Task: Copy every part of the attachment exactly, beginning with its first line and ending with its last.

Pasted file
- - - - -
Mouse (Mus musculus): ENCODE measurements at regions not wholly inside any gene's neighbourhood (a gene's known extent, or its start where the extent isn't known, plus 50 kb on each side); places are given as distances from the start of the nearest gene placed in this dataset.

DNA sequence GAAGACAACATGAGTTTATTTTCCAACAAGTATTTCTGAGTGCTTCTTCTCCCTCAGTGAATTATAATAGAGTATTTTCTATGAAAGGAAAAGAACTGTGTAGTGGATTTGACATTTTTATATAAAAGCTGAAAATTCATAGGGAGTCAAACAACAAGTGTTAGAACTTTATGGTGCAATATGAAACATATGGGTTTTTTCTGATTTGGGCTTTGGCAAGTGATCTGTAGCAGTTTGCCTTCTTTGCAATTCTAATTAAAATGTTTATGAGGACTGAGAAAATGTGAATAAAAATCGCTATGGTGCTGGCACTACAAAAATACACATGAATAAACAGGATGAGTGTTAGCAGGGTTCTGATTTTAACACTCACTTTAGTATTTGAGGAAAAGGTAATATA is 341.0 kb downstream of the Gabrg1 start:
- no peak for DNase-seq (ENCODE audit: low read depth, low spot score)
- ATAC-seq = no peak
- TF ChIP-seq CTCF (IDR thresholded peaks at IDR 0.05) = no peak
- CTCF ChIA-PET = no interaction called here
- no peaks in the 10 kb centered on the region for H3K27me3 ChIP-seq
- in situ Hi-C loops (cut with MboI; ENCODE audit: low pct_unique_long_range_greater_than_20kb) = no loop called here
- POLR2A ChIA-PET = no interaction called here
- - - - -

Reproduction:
Mouse (Mus musculus): ENCODE measurements at regions not wholly inside any gene's neighbourhood (a gene's known extent, or its start where the extent isn't known, plus 50 kb on each side); places are given as distances from the start of the nearest gene placed in this dataset.

DNA sequence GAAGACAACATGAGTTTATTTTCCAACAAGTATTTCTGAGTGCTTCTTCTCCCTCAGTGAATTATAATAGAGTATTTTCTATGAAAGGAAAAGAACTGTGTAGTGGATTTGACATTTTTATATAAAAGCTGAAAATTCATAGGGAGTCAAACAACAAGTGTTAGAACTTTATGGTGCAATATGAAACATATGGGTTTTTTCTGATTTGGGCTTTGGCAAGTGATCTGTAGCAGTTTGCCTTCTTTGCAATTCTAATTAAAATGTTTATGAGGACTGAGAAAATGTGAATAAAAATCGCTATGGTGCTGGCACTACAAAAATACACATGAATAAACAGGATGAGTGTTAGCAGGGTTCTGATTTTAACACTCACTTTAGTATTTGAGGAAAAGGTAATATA is 341.0 kb downstream of the Gabrg1 start:
- no peak for DNase-seq (ENCODE audit: low read depth, low spot score)
- ATAC-seq = no peak
- TF ChIP-seq CTCF (IDR thresholded peaks at IDR 0.05) = no peak
- CTCF ChIA-PET = no interaction called here
- no peaks in the 10 kb centered on the region for H3K27me3 ChIP-seq
- in situ Hi-C loops (cut with MboI; ENCODE audit: low pct_unique_long_range_greater_than_20kb) = no loop called here
- POLR2A ChIA-PET = no interaction called here